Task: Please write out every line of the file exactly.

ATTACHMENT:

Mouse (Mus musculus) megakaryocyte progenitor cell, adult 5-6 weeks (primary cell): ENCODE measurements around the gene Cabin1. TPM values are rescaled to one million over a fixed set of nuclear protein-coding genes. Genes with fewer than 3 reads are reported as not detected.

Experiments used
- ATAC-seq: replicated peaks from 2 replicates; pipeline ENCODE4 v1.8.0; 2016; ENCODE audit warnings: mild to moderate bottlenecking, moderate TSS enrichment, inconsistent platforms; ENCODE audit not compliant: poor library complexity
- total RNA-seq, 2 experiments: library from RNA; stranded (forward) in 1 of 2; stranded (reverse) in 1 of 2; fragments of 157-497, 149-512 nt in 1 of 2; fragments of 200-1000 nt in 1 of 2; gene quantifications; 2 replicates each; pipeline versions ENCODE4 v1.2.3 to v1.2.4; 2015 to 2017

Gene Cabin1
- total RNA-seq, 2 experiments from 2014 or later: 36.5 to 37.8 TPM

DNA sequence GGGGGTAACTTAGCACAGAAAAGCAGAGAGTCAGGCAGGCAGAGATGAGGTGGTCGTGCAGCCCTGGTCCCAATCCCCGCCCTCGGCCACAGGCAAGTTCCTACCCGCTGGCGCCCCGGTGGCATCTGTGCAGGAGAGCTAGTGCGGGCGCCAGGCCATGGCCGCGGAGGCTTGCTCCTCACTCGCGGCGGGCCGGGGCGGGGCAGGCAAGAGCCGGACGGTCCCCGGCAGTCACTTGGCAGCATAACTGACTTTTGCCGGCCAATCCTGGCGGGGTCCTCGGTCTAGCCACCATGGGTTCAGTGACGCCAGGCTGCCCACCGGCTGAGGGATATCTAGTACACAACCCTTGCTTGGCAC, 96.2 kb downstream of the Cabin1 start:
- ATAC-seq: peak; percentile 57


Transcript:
Mouse (Mus musculus) megakaryocyte progenitor cell, adult 5-6 weeks (primary cell): ENCODE measurements around the gene Cabin1. TPM values are rescaled to one million over a fixed set of nuclear protein-coding genes. Genes with fewer than 3 reads are reported as not detected.

Experiments used
- ATAC-seq: replicated peaks from 2 replicates; pipeline ENCODE4 v1.8.0; 2016; ENCODE audit warnings: mild to moderate bottlenecking, moderate TSS enrichment, inconsistent platforms; ENCODE audit not compliant: poor library complexity
- total RNA-seq, 2 experiments: library from RNA; stranded (forward) in 1 of 2; stranded (reverse) in 1 of 2; fragments of 157-497, 149-512 nt in 1 of 2; fragments of 200-1000 nt in 1 of 2; gene quantifications; 2 replicates each; pipeline versions ENCODE4 v1.2.3 to v1.2.4; 2015 to 2017

Gene Cabin1
- total RNA-seq, 2 experiments from 2014 or later: 36.5 to 37.8 TPM

DNA sequence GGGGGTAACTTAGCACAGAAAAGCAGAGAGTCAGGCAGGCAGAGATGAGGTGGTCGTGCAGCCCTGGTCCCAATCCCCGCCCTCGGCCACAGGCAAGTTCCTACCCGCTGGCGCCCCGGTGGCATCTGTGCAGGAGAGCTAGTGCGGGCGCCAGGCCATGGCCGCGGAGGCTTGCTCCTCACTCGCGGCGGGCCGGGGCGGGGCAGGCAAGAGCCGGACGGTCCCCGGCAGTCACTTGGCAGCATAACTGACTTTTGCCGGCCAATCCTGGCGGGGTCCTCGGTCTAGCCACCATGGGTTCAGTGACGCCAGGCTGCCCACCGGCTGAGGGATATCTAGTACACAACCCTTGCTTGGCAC, 96.2 kb downstream of the Cabin1 start:
- ATAC-seq: peak; percentile 57